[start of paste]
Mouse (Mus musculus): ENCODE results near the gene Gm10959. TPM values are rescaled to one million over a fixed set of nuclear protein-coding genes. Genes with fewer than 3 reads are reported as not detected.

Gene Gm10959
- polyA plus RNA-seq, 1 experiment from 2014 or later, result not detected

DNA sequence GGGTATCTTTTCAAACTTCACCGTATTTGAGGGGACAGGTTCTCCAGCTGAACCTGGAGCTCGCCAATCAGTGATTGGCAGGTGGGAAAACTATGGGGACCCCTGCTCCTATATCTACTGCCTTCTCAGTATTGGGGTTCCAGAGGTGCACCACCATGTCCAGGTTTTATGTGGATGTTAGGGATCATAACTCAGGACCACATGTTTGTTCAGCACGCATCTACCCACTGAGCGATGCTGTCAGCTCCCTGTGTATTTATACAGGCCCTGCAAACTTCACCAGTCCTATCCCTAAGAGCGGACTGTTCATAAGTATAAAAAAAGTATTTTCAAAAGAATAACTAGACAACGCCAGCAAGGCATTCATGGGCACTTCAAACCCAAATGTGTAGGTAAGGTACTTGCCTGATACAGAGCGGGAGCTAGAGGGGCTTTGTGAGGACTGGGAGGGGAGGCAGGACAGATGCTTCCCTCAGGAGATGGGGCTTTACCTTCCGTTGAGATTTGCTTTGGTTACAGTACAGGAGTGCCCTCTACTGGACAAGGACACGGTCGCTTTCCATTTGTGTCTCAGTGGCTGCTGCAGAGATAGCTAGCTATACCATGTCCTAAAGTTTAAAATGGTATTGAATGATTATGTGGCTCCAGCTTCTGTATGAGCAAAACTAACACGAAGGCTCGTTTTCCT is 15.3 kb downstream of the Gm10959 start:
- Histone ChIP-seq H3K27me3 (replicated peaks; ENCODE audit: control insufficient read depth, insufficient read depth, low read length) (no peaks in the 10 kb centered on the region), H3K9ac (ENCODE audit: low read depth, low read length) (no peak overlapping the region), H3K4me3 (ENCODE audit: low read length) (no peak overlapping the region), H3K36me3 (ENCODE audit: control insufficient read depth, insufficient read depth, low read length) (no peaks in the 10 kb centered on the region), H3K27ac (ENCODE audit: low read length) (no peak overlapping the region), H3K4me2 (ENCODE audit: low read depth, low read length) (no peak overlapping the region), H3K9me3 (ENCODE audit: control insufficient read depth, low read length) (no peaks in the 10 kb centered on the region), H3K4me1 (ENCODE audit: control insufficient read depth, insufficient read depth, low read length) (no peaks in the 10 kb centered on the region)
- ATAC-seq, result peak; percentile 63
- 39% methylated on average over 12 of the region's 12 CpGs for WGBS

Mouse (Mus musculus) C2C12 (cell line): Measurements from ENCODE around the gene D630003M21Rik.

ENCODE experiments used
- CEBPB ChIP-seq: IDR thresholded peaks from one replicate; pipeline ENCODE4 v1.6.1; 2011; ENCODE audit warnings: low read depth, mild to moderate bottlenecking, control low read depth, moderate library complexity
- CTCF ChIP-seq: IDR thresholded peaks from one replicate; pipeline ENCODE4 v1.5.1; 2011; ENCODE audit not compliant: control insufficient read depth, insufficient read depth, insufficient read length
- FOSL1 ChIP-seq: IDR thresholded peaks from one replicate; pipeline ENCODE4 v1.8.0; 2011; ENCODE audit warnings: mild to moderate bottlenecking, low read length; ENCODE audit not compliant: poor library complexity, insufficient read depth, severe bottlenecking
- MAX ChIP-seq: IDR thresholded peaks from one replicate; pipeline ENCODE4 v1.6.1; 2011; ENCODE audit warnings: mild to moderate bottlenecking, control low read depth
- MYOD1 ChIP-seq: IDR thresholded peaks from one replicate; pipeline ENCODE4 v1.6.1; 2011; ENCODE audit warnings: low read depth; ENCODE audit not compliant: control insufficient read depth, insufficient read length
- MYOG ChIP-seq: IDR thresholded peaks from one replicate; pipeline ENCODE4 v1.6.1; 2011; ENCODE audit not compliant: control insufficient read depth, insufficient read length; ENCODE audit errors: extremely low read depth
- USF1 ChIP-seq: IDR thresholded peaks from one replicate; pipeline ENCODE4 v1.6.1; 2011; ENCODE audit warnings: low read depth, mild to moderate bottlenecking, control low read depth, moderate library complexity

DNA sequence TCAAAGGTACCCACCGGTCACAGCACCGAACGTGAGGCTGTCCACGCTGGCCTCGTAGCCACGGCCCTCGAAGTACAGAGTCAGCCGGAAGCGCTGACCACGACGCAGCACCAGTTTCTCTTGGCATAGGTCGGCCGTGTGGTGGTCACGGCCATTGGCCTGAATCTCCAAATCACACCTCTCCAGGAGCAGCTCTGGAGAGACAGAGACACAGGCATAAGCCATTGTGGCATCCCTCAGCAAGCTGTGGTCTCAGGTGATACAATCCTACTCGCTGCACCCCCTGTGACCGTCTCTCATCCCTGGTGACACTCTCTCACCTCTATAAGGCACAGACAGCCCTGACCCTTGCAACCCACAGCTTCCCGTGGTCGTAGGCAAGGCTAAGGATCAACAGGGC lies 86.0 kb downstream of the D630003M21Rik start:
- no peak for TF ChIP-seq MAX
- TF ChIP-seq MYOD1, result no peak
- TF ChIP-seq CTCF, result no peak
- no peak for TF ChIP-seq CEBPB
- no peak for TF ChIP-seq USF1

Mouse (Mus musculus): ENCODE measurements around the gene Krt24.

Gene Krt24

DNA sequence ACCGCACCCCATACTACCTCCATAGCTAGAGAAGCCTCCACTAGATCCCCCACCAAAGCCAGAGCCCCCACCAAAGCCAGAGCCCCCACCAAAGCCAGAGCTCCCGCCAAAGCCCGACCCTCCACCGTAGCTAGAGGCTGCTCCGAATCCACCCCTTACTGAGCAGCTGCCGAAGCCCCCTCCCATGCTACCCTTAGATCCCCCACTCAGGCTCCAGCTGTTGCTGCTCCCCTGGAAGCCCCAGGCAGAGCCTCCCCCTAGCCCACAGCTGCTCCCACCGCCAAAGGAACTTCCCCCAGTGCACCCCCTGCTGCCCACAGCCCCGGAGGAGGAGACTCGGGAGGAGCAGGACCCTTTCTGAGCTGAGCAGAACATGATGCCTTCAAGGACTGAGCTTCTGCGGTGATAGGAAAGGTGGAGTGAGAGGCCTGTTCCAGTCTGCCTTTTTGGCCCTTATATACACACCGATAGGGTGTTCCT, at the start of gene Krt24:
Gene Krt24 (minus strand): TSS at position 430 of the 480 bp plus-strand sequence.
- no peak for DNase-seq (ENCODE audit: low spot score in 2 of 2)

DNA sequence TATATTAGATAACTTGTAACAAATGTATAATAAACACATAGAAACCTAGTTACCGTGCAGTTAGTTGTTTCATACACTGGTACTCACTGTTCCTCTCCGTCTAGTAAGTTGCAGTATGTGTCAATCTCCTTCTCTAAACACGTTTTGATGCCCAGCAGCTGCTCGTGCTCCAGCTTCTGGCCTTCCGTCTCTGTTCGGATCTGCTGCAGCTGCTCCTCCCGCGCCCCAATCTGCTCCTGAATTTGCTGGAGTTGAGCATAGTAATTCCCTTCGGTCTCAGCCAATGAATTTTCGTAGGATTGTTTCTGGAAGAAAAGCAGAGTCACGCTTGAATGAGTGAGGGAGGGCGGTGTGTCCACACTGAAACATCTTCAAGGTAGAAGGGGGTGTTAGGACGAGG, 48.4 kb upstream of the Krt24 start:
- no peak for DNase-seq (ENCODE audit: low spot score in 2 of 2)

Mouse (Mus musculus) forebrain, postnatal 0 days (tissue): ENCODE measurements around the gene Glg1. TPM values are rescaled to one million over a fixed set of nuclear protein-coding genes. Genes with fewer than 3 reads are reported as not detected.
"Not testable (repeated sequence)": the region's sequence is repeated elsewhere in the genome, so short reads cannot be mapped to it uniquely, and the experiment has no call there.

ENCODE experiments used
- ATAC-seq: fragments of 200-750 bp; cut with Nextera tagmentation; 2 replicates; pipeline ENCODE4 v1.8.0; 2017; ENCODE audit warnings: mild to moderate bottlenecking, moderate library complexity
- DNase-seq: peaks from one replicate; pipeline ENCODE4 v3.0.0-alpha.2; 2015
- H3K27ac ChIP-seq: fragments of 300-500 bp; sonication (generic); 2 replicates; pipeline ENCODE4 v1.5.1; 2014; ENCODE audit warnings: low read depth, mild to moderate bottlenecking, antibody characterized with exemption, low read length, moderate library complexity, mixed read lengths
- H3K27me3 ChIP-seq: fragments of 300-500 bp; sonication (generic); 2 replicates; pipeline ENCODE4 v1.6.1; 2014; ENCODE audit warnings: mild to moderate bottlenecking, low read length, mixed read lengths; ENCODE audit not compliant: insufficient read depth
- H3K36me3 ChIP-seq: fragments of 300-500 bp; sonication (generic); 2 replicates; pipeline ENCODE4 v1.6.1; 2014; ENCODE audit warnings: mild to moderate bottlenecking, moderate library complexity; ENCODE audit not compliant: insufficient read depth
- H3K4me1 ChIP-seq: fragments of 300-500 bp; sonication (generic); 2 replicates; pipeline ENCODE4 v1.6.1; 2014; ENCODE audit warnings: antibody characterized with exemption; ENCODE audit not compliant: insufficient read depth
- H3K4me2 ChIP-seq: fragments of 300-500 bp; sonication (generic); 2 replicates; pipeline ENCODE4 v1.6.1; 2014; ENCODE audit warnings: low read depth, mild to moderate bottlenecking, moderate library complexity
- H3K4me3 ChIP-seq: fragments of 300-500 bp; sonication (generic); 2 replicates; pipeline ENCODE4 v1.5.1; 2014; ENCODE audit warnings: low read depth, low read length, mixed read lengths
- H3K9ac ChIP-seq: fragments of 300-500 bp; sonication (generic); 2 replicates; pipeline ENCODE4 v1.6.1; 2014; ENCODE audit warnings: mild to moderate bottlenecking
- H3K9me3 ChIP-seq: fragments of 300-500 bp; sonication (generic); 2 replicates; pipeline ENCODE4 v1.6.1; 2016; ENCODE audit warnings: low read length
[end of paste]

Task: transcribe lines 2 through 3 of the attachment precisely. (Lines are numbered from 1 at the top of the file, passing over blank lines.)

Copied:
Gene Gm10959
- polyA plus RNA-seq, 1 experiment from 2014 or later, result not detected